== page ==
Read the whole review at Bachtrack here.

The BBC Symphony Orchestra and Josep Pons in Schreker and other 20th-century gems

‘How refreshing it was to see Franz Schreker’s name on a programme next to established classics by Schoenberg and Ravel! The Austrian composer’s 1918 opera Die Gezeichneten, the overture to which opened the BBC Symphony Orchestra’s concert with Josep Pons, has yet to be seen in the UK, and there is much unjustly neglected music to be heard amongst the Austrian’s oeuvre. Next to poignant elegies by Busoni and Ravel, as well as the latter’s erotically perfumed Shéhérazade (with Nora Gubisch) and Schoenberg’s early masterpiece the Chamber Symphony no. 1, the 20-minute overture was no mere trifle but an integral and major part of the evening. Such a shame, then, that its performance did not seem so careful and measured as that of several of the other works on the programme. Innovative programming showcasing the huge variety of sounds from the beginning of the 20th century – all these works were written within 20 years of each other – was let down by very mixed execution from Pons, however beautiful the BBC SO’s playing may have been.’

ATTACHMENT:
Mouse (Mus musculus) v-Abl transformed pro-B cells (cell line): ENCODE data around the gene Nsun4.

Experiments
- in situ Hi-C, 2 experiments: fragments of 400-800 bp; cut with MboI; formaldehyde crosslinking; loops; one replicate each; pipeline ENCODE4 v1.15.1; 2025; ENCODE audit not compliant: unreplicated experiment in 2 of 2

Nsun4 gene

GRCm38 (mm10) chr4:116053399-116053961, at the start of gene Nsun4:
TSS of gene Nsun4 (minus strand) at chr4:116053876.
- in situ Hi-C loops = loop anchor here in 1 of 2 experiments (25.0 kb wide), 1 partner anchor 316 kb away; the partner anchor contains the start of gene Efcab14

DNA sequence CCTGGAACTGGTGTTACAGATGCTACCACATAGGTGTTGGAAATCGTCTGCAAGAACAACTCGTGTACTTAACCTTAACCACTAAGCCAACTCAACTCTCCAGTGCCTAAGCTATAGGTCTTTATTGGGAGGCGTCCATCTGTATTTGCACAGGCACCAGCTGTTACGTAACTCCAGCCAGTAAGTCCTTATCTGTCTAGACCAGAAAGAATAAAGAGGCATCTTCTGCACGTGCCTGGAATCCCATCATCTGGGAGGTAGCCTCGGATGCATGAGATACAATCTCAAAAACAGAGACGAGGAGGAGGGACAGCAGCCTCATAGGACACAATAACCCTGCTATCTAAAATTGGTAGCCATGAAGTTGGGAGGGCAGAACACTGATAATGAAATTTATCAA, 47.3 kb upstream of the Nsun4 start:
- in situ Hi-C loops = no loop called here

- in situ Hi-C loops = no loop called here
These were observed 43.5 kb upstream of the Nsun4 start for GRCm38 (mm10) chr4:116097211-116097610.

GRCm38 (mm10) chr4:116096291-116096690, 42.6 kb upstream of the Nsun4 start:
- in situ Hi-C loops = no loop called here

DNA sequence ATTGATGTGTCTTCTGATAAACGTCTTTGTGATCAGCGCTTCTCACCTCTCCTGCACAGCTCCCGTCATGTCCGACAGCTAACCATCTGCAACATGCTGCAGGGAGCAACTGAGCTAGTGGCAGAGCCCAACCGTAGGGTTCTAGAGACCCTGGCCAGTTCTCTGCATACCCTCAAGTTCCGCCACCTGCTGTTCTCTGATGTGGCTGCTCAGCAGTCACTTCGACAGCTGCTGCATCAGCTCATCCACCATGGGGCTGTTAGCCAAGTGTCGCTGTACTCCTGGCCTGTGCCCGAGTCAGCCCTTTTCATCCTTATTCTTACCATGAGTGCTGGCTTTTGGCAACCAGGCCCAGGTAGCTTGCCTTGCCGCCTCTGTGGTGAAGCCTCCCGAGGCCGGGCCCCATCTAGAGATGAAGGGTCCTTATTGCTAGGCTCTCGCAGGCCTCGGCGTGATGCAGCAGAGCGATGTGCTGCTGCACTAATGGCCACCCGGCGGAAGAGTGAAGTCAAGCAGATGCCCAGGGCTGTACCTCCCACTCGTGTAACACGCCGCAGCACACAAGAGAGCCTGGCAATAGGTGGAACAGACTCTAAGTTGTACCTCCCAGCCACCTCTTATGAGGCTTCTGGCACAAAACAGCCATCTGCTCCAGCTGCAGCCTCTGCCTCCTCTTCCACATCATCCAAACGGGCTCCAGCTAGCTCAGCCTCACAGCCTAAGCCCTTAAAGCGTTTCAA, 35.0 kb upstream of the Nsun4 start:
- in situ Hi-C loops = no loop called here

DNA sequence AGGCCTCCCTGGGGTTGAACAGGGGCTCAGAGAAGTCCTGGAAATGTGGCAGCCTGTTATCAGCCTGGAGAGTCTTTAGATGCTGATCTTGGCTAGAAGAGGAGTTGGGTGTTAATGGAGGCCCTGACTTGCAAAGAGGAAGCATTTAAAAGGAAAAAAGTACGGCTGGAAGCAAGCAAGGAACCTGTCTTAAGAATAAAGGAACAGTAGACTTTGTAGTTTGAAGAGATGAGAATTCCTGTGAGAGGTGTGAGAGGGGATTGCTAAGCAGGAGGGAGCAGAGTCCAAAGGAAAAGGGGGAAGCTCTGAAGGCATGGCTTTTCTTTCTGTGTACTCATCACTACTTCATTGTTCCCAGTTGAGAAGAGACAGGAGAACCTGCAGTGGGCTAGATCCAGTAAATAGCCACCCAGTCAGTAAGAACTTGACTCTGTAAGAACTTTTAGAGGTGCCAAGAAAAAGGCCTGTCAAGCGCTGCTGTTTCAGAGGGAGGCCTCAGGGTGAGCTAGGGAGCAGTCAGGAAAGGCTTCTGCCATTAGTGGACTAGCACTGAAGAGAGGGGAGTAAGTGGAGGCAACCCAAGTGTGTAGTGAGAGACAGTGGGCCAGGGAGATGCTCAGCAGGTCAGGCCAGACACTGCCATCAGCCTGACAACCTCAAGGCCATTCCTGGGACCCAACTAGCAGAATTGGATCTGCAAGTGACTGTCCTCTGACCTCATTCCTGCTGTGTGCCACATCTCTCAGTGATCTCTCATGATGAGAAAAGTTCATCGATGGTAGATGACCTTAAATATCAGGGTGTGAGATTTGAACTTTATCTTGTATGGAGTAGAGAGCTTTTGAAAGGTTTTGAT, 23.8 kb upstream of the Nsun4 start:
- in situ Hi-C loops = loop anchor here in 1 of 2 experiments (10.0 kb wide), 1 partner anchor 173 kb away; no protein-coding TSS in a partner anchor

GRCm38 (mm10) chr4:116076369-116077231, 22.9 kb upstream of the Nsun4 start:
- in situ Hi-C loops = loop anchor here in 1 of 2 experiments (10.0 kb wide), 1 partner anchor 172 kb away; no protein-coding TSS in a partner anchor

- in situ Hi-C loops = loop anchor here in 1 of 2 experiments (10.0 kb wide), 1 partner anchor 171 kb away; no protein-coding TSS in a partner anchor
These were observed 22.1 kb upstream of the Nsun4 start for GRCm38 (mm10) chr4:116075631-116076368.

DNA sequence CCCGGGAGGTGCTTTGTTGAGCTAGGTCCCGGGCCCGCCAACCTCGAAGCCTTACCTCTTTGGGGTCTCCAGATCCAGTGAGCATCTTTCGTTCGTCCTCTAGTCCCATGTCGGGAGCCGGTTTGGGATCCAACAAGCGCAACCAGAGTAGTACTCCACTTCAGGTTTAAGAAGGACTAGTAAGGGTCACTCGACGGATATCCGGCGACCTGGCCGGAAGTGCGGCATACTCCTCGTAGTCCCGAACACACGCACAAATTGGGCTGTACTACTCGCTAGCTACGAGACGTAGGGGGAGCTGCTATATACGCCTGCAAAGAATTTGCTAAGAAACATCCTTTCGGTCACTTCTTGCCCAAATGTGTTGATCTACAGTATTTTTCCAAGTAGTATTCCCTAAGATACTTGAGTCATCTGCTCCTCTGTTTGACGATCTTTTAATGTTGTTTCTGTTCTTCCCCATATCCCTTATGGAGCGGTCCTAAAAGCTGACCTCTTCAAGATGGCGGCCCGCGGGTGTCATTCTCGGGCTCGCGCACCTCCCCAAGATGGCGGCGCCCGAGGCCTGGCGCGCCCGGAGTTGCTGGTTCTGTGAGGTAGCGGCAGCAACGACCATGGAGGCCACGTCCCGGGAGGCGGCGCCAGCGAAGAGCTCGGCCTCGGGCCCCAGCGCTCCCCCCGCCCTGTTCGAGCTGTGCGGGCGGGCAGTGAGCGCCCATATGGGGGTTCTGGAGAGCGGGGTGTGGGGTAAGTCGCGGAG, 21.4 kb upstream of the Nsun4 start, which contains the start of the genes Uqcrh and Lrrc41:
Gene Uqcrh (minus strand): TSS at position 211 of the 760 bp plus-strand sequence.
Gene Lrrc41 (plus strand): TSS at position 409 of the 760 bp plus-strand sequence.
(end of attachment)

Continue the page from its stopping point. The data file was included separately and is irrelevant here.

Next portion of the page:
Read the whole review at Bachtrack here.

LSO shines under Harding in Schubert 5 and Das Lied von der Erde 20/11/13

‘Wednesday night’s concert saw the London Symphony Orchestra with principal guest conductor Daniel Harding in what seemed a slightly odd programme. With Schubert’s miniature masterpiece theSymphony no. 5 in B flatpaired with Mahler’s lofty orchestral song cycle Das Lied von der Erde, I was worried the Schubert would be somewhat neglected against what Leonard Bernstein described as Mahler’s greatest work. Such worries, it transpired, were totally unjustified. Mezzo Christianne Stotijn outshone tenor Burkhard Fritz in the latter piece, but throughout the evening it was the LSO that was the highlight. Even in the most intimate textures of Schubert’s smallest symphony, they demonstrated an excellent rapport with Harding, whose clear enthusiasm was made manifest in an orchestral sound now crystal clear, now irresistibly voluptuous, and always totally committed.’